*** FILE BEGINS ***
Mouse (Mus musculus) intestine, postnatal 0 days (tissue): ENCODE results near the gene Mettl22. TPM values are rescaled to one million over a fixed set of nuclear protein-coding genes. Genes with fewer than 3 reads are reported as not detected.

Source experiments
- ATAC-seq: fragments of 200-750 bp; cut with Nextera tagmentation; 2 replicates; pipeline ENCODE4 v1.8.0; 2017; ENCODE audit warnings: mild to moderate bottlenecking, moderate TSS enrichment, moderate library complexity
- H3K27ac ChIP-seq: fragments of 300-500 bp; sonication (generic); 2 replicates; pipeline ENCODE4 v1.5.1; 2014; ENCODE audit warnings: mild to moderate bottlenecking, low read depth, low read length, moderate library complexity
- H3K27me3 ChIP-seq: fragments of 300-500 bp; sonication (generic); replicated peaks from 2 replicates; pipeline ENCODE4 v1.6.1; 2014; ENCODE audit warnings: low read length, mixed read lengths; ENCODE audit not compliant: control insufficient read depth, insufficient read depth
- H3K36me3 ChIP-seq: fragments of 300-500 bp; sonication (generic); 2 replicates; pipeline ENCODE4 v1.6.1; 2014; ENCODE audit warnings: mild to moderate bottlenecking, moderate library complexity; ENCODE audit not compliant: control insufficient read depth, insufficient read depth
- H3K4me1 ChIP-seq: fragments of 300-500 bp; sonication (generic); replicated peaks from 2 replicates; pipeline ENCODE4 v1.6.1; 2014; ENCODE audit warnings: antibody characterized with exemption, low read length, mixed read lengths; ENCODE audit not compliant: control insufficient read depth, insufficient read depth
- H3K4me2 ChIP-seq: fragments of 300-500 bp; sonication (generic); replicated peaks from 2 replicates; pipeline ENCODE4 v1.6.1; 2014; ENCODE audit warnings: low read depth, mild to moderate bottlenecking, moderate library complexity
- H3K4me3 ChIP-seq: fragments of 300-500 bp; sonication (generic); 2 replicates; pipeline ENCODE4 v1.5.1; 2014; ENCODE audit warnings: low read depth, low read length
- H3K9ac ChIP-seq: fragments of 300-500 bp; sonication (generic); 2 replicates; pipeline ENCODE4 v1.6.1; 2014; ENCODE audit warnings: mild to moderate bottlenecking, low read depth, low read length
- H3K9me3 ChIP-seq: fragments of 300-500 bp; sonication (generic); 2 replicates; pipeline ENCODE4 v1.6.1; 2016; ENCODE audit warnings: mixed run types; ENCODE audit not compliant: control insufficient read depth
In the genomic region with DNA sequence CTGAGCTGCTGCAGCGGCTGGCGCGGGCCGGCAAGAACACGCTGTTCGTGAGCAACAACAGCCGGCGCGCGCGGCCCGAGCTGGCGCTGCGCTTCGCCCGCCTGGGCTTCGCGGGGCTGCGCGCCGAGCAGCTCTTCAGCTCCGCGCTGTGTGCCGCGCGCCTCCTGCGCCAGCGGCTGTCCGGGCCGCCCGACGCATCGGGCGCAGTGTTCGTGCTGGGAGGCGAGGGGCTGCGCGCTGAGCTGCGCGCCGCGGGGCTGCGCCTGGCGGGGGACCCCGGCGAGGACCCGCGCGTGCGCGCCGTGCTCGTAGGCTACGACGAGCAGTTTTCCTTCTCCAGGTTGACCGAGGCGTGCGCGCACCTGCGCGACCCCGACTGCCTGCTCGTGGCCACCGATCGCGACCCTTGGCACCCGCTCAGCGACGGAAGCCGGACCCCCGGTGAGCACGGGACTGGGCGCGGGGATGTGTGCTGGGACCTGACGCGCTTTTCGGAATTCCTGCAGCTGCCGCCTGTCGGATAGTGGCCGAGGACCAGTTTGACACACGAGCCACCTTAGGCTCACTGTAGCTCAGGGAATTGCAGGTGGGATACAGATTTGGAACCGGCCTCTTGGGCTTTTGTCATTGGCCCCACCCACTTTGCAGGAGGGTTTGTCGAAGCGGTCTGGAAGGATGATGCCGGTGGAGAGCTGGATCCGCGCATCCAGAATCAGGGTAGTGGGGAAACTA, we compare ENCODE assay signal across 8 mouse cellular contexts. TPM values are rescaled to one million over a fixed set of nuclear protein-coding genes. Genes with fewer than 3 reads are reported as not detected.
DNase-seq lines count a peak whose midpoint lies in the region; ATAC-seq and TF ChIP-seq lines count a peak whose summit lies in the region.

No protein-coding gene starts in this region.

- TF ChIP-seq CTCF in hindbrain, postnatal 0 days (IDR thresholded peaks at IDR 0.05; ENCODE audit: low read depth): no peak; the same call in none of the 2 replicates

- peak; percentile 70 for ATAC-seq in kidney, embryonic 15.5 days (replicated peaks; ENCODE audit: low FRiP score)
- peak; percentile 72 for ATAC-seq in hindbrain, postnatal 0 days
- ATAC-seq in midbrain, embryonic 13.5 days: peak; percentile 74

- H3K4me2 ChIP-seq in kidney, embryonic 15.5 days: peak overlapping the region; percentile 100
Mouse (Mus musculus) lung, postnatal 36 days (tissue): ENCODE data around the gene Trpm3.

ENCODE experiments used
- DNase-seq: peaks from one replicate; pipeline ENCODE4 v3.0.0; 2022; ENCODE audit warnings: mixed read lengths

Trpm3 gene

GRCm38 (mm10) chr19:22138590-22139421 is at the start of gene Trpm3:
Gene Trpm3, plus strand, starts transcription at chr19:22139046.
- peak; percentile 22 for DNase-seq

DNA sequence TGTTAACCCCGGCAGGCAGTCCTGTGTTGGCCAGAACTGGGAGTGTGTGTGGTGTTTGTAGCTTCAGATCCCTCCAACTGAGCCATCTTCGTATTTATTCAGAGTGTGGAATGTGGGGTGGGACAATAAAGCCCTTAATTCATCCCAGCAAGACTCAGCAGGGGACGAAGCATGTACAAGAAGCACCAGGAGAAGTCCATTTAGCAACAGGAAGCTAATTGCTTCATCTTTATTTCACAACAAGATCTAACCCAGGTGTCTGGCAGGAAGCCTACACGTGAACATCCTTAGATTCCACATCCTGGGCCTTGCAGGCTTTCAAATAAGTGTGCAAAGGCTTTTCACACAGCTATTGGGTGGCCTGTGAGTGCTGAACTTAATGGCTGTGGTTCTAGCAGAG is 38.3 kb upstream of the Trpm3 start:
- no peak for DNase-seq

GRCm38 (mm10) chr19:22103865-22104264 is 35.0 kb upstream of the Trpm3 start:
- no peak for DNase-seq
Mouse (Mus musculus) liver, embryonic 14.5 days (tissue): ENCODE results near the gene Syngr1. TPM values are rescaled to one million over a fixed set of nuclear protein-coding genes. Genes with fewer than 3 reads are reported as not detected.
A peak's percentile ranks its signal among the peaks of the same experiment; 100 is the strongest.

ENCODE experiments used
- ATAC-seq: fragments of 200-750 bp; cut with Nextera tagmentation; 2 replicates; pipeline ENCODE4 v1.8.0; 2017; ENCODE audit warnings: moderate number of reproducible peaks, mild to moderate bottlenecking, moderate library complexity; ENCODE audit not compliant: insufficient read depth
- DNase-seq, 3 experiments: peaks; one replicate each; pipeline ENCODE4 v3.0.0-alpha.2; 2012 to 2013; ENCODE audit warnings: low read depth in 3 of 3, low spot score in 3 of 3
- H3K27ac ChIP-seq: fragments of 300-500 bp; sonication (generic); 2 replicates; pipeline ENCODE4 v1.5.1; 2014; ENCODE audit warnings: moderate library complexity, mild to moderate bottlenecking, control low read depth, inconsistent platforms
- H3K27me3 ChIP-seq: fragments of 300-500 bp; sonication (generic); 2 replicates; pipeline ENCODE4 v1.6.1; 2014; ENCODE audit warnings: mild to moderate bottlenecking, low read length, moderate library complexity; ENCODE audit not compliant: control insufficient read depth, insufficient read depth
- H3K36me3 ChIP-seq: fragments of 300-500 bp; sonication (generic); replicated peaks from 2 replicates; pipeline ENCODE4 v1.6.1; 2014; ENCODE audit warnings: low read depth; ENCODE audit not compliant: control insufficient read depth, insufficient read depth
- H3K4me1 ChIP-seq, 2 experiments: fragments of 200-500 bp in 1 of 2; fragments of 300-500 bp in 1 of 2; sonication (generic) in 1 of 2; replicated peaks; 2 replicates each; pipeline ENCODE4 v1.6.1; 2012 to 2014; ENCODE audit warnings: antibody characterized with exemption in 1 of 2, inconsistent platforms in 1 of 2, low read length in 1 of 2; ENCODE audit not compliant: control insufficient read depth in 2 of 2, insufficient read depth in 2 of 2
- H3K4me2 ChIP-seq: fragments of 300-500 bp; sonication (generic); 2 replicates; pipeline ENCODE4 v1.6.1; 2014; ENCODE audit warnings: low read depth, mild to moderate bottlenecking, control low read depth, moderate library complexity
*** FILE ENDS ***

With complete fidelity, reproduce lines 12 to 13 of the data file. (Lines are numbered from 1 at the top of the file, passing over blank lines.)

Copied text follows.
In the genomic region with DNA sequence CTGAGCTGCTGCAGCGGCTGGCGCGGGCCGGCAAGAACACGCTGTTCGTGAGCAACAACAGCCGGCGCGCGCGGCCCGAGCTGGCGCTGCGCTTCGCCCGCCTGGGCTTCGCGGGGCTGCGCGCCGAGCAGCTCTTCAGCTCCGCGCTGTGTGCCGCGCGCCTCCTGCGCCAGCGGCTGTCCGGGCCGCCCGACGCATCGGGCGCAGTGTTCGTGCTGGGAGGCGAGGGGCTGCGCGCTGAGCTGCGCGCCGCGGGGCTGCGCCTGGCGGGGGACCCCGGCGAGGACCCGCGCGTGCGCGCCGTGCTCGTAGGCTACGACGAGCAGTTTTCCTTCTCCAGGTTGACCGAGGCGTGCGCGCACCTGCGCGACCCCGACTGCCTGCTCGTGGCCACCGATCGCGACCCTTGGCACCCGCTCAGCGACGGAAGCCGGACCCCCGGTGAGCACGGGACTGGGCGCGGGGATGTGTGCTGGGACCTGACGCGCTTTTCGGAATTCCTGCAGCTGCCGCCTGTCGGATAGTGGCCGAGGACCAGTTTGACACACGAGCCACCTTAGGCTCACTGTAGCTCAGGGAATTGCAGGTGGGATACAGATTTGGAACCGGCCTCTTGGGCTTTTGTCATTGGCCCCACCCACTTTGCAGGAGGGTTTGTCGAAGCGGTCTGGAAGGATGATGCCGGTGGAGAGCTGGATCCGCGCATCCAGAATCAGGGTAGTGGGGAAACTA, we compare ENCODE assay signal across 8 mouse cellular contexts. TPM values are rescaled to one million over a fixed set of nuclear protein-coding genes. Genes with fewer than 3 reads are reported as not detected.
DNase-seq lines count a peak whose midpoint lies in the region; ATAC-seq and TF ChIP-seq lines count a peak whose summit lies in the region.